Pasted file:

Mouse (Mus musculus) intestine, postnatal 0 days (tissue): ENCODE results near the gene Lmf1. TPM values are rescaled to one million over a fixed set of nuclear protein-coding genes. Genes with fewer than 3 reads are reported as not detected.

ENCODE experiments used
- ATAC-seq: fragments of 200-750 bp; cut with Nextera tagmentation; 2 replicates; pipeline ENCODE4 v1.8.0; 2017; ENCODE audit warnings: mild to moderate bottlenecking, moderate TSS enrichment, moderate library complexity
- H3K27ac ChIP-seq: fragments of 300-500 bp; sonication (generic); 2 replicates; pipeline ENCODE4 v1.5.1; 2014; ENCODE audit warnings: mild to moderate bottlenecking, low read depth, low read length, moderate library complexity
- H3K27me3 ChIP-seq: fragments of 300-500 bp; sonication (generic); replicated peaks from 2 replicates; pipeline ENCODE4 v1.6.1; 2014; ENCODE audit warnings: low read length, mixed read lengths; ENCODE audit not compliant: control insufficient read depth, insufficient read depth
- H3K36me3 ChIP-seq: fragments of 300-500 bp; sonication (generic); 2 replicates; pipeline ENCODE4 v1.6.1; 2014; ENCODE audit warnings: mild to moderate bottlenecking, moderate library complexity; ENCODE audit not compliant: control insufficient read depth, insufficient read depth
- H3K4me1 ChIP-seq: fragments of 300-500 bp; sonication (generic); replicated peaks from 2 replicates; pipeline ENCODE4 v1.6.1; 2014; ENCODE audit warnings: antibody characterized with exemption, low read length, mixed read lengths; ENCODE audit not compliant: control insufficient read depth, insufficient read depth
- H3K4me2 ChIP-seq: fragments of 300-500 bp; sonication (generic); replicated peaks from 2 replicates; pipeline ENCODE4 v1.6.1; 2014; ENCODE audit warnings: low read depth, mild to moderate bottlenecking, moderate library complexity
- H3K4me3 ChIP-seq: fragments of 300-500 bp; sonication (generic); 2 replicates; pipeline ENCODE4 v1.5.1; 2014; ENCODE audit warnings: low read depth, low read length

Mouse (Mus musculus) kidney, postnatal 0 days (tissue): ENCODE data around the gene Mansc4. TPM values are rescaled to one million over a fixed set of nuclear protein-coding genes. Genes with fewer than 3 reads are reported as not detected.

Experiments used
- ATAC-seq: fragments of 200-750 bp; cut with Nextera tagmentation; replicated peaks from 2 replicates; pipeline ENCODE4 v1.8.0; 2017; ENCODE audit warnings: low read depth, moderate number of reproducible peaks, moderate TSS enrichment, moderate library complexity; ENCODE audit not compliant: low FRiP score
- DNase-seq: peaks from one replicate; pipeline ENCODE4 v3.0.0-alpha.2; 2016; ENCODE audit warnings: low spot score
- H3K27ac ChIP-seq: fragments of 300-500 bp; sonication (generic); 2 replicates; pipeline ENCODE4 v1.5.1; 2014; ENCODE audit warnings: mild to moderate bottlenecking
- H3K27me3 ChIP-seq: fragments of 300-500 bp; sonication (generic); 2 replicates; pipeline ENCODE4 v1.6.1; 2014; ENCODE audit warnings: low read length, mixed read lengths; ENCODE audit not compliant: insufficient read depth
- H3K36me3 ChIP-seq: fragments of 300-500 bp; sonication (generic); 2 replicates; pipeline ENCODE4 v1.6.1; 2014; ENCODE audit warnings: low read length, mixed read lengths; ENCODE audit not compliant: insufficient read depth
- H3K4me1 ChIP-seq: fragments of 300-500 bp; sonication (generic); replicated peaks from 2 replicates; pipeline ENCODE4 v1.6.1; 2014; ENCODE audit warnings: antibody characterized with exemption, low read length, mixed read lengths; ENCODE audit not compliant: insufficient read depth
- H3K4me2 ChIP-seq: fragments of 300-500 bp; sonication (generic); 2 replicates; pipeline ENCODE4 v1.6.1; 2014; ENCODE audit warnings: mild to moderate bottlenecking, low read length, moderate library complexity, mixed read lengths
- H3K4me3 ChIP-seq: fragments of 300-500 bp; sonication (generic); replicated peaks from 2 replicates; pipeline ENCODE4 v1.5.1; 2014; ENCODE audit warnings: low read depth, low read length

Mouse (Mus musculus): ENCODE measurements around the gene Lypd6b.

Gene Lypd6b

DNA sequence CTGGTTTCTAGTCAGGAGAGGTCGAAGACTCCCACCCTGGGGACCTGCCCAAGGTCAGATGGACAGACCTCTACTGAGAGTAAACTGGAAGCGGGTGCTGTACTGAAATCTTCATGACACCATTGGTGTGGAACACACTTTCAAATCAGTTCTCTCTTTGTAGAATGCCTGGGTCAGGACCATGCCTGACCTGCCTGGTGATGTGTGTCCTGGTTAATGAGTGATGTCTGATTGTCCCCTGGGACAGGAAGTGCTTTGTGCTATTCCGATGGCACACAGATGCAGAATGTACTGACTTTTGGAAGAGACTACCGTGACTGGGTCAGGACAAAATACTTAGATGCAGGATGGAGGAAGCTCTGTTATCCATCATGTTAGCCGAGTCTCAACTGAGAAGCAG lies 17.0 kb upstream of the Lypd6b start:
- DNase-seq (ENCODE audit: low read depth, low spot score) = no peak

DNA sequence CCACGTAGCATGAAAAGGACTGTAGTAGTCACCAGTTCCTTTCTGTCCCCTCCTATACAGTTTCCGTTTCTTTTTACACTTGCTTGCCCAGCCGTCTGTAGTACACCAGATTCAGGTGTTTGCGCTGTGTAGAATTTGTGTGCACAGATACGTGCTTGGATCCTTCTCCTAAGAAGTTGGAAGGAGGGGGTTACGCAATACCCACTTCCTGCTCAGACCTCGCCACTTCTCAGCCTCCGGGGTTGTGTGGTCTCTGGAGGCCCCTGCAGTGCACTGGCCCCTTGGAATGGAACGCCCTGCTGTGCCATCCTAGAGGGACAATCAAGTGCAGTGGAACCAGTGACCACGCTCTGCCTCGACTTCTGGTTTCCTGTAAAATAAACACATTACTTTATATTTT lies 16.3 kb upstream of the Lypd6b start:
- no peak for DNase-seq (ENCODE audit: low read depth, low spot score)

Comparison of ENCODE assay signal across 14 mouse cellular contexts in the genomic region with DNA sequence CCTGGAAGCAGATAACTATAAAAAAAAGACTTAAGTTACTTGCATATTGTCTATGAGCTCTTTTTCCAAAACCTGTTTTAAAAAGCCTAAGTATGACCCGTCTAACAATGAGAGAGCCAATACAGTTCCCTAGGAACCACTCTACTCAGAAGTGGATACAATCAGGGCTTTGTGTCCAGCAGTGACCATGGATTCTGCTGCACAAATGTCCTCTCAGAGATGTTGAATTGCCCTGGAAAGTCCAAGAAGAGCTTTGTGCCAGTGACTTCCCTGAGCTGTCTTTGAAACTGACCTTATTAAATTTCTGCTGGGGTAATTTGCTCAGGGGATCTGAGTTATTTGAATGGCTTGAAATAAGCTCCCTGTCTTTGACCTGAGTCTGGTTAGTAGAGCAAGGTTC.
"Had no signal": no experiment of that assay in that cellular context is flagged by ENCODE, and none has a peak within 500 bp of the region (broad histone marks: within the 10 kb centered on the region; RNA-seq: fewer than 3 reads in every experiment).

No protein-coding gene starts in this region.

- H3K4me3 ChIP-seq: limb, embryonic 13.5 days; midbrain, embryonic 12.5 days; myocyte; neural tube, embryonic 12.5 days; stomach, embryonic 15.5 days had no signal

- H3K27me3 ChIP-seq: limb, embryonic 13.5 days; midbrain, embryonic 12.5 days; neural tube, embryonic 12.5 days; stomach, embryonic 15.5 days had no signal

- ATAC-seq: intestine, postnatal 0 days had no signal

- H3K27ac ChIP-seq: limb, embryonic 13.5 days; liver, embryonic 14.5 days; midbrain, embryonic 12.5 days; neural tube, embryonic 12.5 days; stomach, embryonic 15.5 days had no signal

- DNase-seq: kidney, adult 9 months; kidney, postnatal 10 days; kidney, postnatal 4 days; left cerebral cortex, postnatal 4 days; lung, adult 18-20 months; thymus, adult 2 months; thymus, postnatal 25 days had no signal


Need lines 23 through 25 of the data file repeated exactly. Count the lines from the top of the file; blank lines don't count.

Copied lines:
- DNase-seq (ENCODE audit: low read depth, low spot score) = no peak

DNA sequence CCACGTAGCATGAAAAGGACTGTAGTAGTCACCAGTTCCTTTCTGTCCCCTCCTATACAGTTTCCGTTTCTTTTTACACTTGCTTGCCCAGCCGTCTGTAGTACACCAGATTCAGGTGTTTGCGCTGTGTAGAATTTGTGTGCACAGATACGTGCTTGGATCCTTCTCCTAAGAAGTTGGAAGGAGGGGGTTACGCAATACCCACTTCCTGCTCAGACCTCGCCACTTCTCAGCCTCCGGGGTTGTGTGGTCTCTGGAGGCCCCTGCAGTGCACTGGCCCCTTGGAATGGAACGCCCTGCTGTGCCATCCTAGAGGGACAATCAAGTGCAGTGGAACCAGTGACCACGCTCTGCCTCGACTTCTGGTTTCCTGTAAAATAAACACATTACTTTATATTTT lies 16.3 kb upstream of the Lypd6b start:
- no peak for DNase-seq (ENCODE audit: low read depth, low spot score)